Other countries get it. We, apparently, don’t.

Even UNICEF, which is pro-mask in general (and, I would add, seems to not be following the science by recommending cotton masks), strongly advises against kids under age 5 wearing masks, and recommends mask-wearing for children ages 6-11 only in certain settings.

This is in direct opposition to airlines and some city governments mandating masks for children as young as age 2.

The UK removed face mask requirements for students in May. Education secretary Gavin Williamson said, “Removing face masks will hugely improve interactions between teachers and students, while all other school safety measures will remain in place to help keep the virus out of classrooms.”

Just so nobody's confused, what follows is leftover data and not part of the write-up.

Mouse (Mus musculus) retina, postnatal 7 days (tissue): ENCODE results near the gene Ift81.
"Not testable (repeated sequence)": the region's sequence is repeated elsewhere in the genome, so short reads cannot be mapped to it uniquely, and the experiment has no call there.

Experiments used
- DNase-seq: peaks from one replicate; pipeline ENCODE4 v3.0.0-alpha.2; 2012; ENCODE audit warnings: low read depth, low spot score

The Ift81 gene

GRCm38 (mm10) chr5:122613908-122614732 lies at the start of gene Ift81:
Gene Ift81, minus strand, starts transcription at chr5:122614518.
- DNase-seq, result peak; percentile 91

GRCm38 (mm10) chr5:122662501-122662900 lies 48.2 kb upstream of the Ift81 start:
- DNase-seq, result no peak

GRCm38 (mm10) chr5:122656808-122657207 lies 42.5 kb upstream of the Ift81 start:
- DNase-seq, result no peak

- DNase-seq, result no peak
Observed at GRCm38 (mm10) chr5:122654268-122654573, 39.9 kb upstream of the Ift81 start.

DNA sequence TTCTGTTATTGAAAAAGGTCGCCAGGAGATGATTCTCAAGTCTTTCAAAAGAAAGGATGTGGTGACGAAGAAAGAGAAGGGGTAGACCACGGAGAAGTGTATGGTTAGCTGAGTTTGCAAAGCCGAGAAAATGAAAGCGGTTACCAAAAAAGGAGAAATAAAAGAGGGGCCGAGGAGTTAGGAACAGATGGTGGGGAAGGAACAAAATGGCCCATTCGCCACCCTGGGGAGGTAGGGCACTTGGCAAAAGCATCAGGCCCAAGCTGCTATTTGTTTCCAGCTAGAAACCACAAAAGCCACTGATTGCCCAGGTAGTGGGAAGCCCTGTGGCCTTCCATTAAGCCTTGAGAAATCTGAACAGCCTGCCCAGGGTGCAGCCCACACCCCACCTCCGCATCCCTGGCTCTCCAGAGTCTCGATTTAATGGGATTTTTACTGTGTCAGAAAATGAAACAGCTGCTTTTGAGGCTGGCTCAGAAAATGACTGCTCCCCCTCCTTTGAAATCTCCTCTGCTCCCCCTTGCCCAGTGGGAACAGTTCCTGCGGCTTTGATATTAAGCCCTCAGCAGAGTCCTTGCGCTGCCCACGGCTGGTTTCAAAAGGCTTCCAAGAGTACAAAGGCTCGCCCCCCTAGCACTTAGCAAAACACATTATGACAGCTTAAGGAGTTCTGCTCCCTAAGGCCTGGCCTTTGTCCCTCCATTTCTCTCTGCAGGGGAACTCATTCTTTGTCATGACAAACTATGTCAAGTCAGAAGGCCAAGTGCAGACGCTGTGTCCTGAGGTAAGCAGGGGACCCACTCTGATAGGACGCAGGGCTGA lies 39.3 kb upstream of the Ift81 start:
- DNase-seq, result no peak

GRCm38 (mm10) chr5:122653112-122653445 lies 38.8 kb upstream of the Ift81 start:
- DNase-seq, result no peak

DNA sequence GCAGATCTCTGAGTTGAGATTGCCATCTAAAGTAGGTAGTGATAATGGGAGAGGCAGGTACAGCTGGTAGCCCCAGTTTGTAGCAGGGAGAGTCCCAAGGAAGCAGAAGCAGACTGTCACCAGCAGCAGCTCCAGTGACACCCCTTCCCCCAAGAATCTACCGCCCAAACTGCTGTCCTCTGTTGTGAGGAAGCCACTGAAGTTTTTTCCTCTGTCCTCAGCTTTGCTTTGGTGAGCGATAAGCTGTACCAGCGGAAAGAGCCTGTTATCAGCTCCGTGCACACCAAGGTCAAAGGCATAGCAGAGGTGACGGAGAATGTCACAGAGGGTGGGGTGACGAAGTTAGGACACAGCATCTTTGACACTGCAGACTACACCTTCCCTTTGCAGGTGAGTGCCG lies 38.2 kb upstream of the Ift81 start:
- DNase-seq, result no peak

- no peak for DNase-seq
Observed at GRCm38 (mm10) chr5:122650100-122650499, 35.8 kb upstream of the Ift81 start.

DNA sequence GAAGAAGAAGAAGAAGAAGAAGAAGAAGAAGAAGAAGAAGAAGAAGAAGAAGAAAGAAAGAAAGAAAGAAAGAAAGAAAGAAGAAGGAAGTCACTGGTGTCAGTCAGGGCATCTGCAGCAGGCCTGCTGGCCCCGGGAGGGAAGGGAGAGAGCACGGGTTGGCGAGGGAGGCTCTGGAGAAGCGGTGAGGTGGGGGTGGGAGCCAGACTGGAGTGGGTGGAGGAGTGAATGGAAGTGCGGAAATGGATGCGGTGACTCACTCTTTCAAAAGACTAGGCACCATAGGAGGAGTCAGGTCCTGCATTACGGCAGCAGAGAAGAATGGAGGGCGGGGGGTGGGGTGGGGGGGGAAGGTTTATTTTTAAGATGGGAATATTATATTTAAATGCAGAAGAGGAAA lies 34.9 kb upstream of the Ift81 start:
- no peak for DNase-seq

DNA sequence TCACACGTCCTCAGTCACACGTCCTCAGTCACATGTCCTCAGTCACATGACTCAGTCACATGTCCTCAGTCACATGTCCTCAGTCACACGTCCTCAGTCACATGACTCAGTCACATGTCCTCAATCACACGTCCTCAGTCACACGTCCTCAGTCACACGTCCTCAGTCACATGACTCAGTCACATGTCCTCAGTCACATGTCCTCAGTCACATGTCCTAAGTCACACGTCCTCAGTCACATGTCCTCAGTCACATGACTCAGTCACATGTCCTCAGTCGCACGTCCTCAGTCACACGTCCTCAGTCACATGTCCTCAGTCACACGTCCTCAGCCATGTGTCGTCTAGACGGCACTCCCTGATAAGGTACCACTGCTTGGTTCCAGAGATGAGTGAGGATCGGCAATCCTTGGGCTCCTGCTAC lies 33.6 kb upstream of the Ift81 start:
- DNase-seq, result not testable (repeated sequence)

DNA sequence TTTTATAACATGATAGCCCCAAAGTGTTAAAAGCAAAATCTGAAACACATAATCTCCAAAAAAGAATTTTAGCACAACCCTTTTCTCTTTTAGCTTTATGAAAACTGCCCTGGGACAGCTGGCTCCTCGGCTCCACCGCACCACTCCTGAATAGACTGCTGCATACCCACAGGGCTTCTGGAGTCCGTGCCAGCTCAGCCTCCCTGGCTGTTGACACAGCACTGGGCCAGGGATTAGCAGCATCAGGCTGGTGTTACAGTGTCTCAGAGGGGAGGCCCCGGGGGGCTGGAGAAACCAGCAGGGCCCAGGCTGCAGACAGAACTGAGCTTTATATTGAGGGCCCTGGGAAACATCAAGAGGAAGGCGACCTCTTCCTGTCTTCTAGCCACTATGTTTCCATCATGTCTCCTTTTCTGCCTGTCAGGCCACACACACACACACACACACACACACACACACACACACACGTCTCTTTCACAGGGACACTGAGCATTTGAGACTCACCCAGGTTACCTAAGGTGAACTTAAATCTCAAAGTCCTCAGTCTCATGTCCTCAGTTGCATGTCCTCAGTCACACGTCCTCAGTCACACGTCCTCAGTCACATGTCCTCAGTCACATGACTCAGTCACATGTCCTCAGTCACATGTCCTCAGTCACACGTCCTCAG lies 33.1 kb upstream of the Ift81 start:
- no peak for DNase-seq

A Swedish student was kicked out of classfor refusing to take off his mask. As noted above, the Netherlands only urges mask wearing for people 13 and over.

Also, keep in mind that mask-wearing has been a prevalent trend in Asia — China, specifically — for years, and that obviously didn’t stop the virus from originating and spreading there.

And maybe it’s also worth noting that many of the same people mandating/advocating for these rules aren’t always following them (like Lori Lightfoot, Gretchen Whitmer, Gavin Newsom, Barack Obama, Muriel Bowserand Nancy Pelosi, to name a few). Just something to consider.

Even if masks were proven to be super effective, kids have a very, very, very small chance of getting anything close to a severe case of COVID.

The American Academy of Pediatrics finds that pediatric hospitalization of kids because of COVID is extremely rare. A recent study found that some hospitals are reporting children admitted to the hospital with COVID symptoms, or who tested positive for COVID, but who were not admitted because of COVID: